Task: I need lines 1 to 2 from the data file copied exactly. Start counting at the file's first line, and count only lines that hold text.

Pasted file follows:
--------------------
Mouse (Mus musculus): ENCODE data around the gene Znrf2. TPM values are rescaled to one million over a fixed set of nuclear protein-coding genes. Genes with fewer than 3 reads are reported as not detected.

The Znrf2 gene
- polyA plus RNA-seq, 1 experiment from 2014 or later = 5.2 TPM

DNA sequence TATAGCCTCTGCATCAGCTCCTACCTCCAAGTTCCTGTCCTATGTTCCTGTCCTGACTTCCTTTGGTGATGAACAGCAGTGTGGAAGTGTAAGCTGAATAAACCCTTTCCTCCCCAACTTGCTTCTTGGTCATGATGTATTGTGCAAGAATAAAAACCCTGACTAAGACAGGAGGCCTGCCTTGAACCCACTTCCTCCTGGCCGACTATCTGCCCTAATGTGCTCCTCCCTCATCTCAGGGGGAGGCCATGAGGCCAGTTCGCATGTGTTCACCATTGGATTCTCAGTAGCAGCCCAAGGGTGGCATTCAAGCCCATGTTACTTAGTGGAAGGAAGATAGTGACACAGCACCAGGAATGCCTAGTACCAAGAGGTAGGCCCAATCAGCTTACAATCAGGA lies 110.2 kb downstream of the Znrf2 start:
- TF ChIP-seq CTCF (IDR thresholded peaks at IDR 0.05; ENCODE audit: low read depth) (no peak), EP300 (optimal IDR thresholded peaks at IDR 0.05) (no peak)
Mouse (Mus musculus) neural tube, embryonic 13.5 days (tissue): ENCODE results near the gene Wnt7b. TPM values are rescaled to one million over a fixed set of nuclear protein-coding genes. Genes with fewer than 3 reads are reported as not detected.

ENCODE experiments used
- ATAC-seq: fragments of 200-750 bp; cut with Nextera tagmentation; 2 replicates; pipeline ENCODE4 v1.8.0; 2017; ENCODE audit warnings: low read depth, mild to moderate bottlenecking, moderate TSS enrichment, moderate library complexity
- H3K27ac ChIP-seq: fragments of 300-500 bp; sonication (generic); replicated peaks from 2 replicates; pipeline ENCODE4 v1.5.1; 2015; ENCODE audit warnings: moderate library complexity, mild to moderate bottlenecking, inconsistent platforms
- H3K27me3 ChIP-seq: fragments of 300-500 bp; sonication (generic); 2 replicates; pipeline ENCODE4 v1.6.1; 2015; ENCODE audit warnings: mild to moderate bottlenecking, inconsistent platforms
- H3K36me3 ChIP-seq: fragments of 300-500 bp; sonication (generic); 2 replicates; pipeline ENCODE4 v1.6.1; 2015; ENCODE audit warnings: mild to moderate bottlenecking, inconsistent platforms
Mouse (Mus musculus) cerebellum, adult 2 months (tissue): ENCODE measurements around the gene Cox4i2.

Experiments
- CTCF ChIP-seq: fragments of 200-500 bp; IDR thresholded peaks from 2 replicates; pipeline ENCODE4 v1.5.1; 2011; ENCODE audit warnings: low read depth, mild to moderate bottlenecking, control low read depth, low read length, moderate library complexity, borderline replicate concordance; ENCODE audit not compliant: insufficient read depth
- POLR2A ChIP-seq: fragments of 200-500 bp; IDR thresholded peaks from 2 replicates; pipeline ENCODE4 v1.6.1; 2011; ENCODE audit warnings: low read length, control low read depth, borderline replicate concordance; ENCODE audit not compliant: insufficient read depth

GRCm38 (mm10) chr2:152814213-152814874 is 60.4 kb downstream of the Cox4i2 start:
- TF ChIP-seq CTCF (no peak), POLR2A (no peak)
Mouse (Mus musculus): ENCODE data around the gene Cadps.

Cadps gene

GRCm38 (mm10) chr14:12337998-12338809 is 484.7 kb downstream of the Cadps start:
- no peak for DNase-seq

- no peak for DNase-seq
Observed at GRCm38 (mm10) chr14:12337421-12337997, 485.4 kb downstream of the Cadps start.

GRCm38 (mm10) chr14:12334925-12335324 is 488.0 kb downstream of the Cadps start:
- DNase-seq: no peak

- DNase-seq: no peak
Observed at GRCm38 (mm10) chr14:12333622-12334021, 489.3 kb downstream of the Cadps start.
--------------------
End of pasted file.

Mouse (Mus musculus): ENCODE data around the gene Znrf2. TPM values are rescaled to one million over a fixed set of nuclear protein-coding genes. Genes with fewer than 3 reads are reported as not detected.

The Znrf2 gene